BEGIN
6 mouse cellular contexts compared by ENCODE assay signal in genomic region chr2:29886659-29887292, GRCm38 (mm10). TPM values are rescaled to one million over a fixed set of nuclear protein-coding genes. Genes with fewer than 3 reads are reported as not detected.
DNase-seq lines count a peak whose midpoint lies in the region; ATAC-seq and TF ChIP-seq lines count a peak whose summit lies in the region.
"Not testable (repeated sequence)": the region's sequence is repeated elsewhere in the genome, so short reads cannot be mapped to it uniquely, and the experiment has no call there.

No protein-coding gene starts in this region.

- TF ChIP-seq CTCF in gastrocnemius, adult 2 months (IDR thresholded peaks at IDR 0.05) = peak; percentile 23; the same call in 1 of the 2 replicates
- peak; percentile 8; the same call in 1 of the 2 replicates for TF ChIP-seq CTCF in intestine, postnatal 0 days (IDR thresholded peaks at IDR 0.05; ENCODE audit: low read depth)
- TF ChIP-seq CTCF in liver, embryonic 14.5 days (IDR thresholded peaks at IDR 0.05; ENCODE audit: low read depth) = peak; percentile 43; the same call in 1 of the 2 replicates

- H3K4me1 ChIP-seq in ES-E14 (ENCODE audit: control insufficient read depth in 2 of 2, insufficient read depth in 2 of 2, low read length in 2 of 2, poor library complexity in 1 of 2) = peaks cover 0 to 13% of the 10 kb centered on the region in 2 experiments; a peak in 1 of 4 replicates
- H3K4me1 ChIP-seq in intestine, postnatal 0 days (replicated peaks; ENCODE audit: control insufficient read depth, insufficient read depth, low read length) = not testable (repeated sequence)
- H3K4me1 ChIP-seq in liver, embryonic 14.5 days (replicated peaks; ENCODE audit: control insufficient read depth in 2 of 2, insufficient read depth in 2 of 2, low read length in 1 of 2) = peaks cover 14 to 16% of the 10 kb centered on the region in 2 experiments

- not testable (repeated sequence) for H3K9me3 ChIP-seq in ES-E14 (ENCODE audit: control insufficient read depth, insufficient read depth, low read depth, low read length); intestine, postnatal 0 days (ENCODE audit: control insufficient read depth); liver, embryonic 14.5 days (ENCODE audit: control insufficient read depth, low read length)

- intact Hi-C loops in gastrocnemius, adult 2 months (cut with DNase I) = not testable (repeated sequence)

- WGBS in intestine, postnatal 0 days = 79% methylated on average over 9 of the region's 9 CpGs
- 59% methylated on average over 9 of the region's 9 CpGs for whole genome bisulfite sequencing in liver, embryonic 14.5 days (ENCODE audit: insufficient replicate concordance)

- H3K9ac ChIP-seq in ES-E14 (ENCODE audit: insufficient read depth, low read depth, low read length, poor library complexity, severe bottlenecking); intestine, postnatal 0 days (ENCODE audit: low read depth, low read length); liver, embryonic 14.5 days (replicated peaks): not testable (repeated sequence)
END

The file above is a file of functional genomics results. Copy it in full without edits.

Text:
6 mouse cellular contexts compared by ENCODE assay signal in genomic region chr2:29886659-29887292, GRCm38 (mm10). TPM values are rescaled to one million over a fixed set of nuclear protein-coding genes. Genes with fewer than 3 reads are reported as not detected.
DNase-seq lines count a peak whose midpoint lies in the region; ATAC-seq and TF ChIP-seq lines count a peak whose summit lies in the region.
"Not testable (repeated sequence)": the region's sequence is repeated elsewhere in the genome, so short reads cannot be mapped to it uniquely, and the experiment has no call there.

No protein-coding gene starts in this region.

- TF ChIP-seq CTCF in gastrocnemius, adult 2 months (IDR thresholded peaks at IDR 0.05) = peak; percentile 23; the same call in 1 of the 2 replicates
- peak; percentile 8; the same call in 1 of the 2 replicates for TF ChIP-seq CTCF in intestine, postnatal 0 days (IDR thresholded peaks at IDR 0.05; ENCODE audit: low read depth)
- TF ChIP-seq CTCF in liver, embryonic 14.5 days (IDR thresholded peaks at IDR 0.05; ENCODE audit: low read depth) = peak; percentile 43; the same call in 1 of the 2 replicates

- H3K4me1 ChIP-seq in ES-E14 (ENCODE audit: control insufficient read depth in 2 of 2, insufficient read depth in 2 of 2, low read length in 2 of 2, poor library complexity in 1 of 2) = peaks cover 0 to 13% of the 10 kb centered on the region in 2 experiments; a peak in 1 of 4 replicates
- H3K4me1 ChIP-seq in intestine, postnatal 0 days (replicated peaks; ENCODE audit: control insufficient read depth, insufficient read depth, low read length) = not testable (repeated sequence)
- H3K4me1 ChIP-seq in liver, embryonic 14.5 days (replicated peaks; ENCODE audit: control insufficient read depth in 2 of 2, insufficient read depth in 2 of 2, low read length in 1 of 2) = peaks cover 14 to 16% of the 10 kb centered on the region in 2 experiments

- not testable (repeated sequence) for H3K9me3 ChIP-seq in ES-E14 (ENCODE audit: control insufficient read depth, insufficient read depth, low read depth, low read length); intestine, postnatal 0 days (ENCODE audit: control insufficient read depth); liver, embryonic 14.5 days (ENCODE audit: control insufficient read depth, low read length)

- intact Hi-C loops in gastrocnemius, adult 2 months (cut with DNase I) = not testable (repeated sequence)

- WGBS in intestine, postnatal 0 days = 79% methylated on average over 9 of the region's 9 CpGs
- 59% methylated on average over 9 of the region's 9 CpGs for whole genome bisulfite sequencing in liver, embryonic 14.5 days (ENCODE audit: insufficient replicate concordance)

- H3K9ac ChIP-seq in ES-E14 (ENCODE audit: insufficient read depth, low read depth, low read length, poor library complexity, severe bottlenecking); intestine, postnatal 0 days (ENCODE audit: low read depth, low read length); liver, embryonic 14.5 days (replicated peaks): not testable (repeated sequence)